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**Gall isographic projection** is a specific instance of equirectangular projection such that its standard parallels are north and south 45°. The projection is named after James Gall, who presented it in 1855.

The **equirectangular projection** is a simple map projection attributed to Marinus of Tyre, who Ptolemy claims invented the projection about AD 100. The projection maps meridians to vertical straight lines of constant spacing, and circles of latitude to horizontal straight lines of constant spacing. The projection is neither equal area nor conformal. Because of the distortions introduced by this projection, it has little use in navigation or cadastral mapping and finds its main use in thematic mapping. In particular, the plate carrée has become a standard for global raster datasets, such as Celestia and NASA World Wind, because of the particularly simple relationship between the position of an image pixel on the map and its corresponding geographic location on Earth.

Rev **James Gall** was a Scottish clergyman who founded the Carrubbers Close Mission. He was also a cartographer, publisher, sculptor, astronomer and author. In cartography he gives his name to three different map projections: Gall stereographic; Gall isographic; and Gall orthographic.

Gall–Peters projection Gall stereographic projection

The **Gall–Peters projection** is a rectangular map projection that maps all areas such that they have the correct sizes relative to each other. Like any equal-area projection, it achieves this goal by distorting most shapes. The projection is a particular example of the cylindrical equal-area projection with latitudes 45° north and south as the regions on the map that have no distortion.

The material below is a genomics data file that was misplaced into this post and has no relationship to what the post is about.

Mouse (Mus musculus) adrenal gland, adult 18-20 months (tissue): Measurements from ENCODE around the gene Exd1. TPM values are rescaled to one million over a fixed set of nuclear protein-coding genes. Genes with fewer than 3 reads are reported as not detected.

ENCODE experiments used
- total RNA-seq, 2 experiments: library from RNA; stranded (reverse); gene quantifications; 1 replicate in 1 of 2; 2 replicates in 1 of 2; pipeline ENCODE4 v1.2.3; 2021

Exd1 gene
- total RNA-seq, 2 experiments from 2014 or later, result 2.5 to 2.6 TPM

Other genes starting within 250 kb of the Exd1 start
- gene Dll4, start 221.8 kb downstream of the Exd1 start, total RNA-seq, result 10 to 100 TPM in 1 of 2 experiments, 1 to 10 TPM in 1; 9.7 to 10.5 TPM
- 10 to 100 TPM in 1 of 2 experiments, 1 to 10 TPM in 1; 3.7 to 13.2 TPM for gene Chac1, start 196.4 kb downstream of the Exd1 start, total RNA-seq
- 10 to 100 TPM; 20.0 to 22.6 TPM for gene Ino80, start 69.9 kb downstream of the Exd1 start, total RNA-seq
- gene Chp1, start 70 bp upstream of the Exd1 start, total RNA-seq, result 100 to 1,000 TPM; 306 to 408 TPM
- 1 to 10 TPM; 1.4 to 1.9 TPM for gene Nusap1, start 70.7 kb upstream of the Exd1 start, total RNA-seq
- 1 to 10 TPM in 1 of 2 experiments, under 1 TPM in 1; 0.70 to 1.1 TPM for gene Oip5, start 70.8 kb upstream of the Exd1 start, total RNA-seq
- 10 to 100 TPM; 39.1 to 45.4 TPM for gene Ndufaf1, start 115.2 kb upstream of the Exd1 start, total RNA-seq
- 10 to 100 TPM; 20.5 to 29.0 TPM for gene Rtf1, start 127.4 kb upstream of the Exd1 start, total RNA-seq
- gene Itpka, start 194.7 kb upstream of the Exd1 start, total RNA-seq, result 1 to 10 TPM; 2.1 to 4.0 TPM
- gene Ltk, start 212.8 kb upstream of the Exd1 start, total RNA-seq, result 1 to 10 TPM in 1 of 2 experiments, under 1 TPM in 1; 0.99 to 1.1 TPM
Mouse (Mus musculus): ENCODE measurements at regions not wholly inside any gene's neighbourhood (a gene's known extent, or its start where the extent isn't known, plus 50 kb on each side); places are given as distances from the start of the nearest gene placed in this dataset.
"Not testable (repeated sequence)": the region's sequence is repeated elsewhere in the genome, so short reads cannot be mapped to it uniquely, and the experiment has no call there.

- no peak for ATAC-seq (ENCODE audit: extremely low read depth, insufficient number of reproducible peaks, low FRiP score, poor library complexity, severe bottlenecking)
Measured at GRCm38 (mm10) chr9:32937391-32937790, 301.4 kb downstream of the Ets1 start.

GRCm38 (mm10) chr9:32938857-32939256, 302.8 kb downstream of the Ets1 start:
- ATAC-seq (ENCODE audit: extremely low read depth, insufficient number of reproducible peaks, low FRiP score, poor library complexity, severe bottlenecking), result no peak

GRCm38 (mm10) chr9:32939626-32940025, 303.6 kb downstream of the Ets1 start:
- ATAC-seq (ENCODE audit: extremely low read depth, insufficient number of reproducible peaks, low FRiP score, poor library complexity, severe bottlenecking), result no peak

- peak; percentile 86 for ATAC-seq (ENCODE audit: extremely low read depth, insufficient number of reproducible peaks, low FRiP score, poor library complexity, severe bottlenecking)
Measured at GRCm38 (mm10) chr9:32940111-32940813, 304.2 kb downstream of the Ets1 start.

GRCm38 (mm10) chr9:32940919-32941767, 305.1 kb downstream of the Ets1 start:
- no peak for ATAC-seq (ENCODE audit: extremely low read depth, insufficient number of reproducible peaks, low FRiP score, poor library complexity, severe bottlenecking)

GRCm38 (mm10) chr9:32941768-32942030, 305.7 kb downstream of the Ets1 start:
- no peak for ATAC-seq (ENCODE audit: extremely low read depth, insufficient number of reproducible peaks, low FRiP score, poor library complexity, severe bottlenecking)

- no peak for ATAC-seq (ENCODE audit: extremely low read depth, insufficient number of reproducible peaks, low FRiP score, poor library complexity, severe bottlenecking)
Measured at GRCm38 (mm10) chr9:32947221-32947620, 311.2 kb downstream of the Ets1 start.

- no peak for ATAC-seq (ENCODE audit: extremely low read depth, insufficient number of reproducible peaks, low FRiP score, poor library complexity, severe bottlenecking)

The **Gall stereographic projection**, presented by James Gall in 1855, is a cylindrical projection. It is neither equal-area nor conformal but instead tries to balance the distortion inherent in any projection.

- Gall Isographic Projection, from Mathworks

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The **Mercator projection** is a cylindrical map projection presented by the Flemish geographer and cartographer Gerardus Mercator in 1569. It became the standard map projection for navigation because of its unique property of representing any course of constant bearing as a straight segment. Such a course, known as a rhumb or, mathematically, a loxodrome, is preferred by navigators because the ship can sail in a constant compass direction to reach its destination, eliminating difficult and error-prone course corrections. Linear scale is constant on the Mercator in every direction around any point, thus preserving the angles and the shapes of small objects and fulfilling the conditions of a conformal map projection. As a side effect, the Mercator projection inflates the size of objects away from the equator. This inflation starts infinitesimally but accelerates with latitude to reach infinite at the poles. So, for example, landmasses such as Greenland and Antarctica appear far larger than they actually are relative to landmasses near the equator, such as Central Africa.

A **map projection** is a systematic transformation of the latitudes and longitudes of locations from the surface of a sphere or an ellipsoid into locations on a plane. Maps cannot be created without map projections. All map projections necessarily distort the surface in some fashion. Depending on the purpose of the map, some distortions are acceptable and others are not; therefore, different map projections exist in order to preserve some properties of the sphere-like body at the expense of other properties. There is no limit to the number of possible map projections.

A **circle of latitude** on Earth is an abstract east–west circle connecting all locations around Earth at a given latitude.

The **Dymaxion map** or **Fuller map** is a projection of a world map onto the surface of an icosahedron, which can be unfolded and flattened to two dimensions. The flat map is heavily interrupted in order to preserve shapes and sizes.